Sgt Otto A Sobanjo 755th Bomb Squadron sits in the tail turret of B-24J Liberator “Lily Marlene” at RAF Horsham St Faith, Norfolk, England, UK, Aug 1944.

Caption   Sgt Otto A Sobanjo 755th Bomb Squadron sits in the tail turret of B-24J Liberator “Lily Marlene” at RAF Horsham St Faith, Norfolk, England, UK, Aug 1944.
Source   United States National Archives via D. Sheley
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B-24 Liberator   Main article  Photos  Maps  
Added By David Stubblebine

This photograph has been scaled down; full resolution photograph is available here (2,848 by 3,712 pixels).

Licensing  Public Domain. According to the US National Archives, as of 21 Jul 2010:
The vast majority of the digital images in the Archival Research Catalog (ARC) are in the public domain. Therefore, no written permission is required to use them. We would appreciate your crediting the National Archives and Records Administration as the original source. For the few images that remain copyrighted, please read the instructions noted in the "Access Restrictions" field of each ARC record.... In general, all government records are in the public domain and may be freely used.... Additionally, according to the United States copyright law (United States Code, Title 17, Chapter 1, Section 105), in part, "[c]opyright protection under this title is not available for any work of the United States Government".

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Visitor Submitted Comments

  1. Bill says:
    20 Apr 2015 07:47:59 AM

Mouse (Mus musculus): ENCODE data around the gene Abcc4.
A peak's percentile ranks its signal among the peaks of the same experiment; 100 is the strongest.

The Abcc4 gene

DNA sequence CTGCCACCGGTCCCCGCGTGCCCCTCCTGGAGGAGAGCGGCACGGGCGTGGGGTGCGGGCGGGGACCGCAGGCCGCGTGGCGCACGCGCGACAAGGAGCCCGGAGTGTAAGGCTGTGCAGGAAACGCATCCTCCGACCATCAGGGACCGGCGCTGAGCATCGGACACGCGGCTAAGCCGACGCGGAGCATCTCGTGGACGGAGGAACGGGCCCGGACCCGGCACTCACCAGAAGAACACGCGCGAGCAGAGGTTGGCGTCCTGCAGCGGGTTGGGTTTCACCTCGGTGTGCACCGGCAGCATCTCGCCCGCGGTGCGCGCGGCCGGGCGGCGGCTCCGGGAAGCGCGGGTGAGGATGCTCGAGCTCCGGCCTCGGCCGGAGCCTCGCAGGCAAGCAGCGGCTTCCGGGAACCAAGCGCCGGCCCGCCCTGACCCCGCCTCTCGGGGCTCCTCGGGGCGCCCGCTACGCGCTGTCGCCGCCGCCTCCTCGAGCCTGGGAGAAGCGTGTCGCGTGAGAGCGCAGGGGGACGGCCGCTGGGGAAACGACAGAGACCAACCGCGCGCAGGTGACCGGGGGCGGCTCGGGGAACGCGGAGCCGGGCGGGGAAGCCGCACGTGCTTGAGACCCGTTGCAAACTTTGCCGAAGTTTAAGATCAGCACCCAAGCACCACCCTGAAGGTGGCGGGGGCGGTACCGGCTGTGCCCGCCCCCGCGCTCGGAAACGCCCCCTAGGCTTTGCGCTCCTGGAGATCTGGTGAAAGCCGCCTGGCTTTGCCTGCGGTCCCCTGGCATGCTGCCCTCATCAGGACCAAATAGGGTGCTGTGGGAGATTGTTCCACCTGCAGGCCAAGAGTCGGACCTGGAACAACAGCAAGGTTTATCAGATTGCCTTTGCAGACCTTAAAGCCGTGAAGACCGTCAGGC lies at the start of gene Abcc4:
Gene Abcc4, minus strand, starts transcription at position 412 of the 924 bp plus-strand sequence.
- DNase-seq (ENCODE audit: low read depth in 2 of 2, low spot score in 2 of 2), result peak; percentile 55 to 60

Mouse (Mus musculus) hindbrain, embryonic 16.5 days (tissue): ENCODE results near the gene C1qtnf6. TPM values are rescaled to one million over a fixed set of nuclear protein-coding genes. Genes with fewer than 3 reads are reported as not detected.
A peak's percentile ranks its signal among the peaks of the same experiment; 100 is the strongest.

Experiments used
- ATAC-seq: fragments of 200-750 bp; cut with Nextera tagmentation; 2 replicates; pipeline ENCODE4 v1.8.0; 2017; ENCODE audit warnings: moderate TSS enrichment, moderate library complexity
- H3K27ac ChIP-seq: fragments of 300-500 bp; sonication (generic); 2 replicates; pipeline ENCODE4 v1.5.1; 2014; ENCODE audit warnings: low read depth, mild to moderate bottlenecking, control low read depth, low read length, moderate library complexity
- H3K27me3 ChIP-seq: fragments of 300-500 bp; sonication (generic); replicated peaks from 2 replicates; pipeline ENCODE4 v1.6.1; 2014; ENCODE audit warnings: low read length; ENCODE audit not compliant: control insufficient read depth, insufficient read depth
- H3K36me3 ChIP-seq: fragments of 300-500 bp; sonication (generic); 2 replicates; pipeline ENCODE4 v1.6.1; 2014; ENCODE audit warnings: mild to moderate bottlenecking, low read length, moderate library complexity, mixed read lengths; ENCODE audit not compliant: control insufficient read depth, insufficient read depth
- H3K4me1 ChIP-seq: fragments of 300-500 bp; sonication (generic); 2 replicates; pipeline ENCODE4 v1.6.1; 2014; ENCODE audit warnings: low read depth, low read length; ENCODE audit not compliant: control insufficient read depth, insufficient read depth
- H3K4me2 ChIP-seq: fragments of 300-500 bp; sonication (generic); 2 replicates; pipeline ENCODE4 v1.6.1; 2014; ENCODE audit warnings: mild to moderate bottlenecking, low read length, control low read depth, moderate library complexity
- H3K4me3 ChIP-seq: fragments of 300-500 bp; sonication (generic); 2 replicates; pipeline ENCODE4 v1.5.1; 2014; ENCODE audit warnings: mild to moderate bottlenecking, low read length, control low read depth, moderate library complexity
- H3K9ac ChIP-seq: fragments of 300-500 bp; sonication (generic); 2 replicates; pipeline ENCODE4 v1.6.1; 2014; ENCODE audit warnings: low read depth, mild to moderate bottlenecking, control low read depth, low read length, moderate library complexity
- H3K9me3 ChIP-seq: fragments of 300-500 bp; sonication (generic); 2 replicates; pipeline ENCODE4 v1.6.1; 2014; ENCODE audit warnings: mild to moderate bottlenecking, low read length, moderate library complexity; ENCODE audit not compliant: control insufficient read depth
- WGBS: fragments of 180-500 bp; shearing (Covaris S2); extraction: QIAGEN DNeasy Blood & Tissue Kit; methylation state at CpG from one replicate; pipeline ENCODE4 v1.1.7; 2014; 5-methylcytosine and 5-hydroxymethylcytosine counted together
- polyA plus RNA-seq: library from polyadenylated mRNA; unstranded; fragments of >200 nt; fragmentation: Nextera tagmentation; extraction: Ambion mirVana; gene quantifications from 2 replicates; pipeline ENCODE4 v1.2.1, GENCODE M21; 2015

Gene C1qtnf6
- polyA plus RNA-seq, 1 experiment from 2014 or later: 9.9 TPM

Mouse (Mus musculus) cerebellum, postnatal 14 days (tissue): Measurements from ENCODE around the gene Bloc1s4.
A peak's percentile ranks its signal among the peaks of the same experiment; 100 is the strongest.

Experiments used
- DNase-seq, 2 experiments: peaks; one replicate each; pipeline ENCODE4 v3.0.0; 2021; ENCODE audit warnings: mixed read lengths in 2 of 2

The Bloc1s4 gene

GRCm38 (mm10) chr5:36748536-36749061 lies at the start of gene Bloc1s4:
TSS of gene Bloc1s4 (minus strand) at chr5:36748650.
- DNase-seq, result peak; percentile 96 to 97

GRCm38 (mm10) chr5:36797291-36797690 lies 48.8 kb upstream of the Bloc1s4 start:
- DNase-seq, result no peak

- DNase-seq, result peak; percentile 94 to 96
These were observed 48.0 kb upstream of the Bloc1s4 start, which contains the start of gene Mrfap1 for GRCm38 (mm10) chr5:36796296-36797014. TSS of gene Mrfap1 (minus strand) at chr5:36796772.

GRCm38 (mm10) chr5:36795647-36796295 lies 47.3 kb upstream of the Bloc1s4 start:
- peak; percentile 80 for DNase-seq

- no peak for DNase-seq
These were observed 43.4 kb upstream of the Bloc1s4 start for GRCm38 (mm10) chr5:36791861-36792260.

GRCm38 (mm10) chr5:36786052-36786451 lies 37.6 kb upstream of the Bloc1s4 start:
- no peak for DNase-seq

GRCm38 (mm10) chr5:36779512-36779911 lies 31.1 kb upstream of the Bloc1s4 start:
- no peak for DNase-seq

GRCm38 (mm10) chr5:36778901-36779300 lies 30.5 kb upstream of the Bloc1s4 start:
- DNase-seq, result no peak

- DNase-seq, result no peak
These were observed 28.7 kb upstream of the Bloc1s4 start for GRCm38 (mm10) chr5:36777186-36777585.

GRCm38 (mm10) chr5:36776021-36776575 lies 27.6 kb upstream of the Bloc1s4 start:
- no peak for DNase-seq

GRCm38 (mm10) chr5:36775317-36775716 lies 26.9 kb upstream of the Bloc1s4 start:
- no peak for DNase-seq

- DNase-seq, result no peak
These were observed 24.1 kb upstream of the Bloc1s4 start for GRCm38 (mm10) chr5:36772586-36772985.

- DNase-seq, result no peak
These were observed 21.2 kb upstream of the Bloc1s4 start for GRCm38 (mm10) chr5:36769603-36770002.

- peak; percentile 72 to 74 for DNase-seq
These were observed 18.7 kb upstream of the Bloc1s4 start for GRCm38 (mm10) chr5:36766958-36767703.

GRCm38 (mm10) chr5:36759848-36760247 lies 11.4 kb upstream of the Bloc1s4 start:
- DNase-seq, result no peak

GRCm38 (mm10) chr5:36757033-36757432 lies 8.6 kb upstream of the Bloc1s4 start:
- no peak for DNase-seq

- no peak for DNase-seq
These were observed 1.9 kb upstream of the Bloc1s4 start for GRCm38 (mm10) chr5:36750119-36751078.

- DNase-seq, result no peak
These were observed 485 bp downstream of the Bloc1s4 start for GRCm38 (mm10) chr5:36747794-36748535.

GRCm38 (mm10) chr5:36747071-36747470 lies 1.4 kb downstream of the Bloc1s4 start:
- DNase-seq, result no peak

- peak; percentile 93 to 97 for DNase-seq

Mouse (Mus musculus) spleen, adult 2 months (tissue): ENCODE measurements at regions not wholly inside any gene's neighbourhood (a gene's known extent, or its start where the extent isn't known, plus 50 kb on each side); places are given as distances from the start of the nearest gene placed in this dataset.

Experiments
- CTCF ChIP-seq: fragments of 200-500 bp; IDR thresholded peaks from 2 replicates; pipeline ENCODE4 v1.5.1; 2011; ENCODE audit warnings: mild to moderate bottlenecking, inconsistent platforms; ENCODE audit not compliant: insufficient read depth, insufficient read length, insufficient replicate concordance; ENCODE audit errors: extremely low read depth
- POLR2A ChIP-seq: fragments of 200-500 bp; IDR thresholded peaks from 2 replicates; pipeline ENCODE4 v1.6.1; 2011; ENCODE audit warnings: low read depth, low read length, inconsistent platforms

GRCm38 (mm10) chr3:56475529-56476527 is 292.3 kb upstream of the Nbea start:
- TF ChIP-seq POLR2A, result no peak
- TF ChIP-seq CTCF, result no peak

For enemy pilots the tail position was just as deadly as the other positions. Gunners were trained to fire their weapons in short bursts, each fifty caliber machine gun carried 600 rounds per gun, that's 1,200 rounds sounds like a lot, but in the heat of battle you got to make every round count.
    Ammo was fed via a long feed chute as far back to the waist gunners positions. Weapons were sighted
    using either the K-7 or K-13 compensating gun sight. B-24J production 6,678 were built, the last
    production version B-24M 2,593 built.

    On an operational mission, Sgt. Sobanjo would be
    protected from the freezing cold at 30,000 feet wearing electrical heated flying suit, gloves, boots, flak vest helmet, goggles and oxygen mask.
    Near the end of the war, many brand new B-24s were flown from factories to storage facilities, never serving in operational squadrons, most were sold as war surplus or scrapped.
    The B-24 served in the post war era and late phased out in the 1950s the last B-24 served with the US Coast Guard until 1959.

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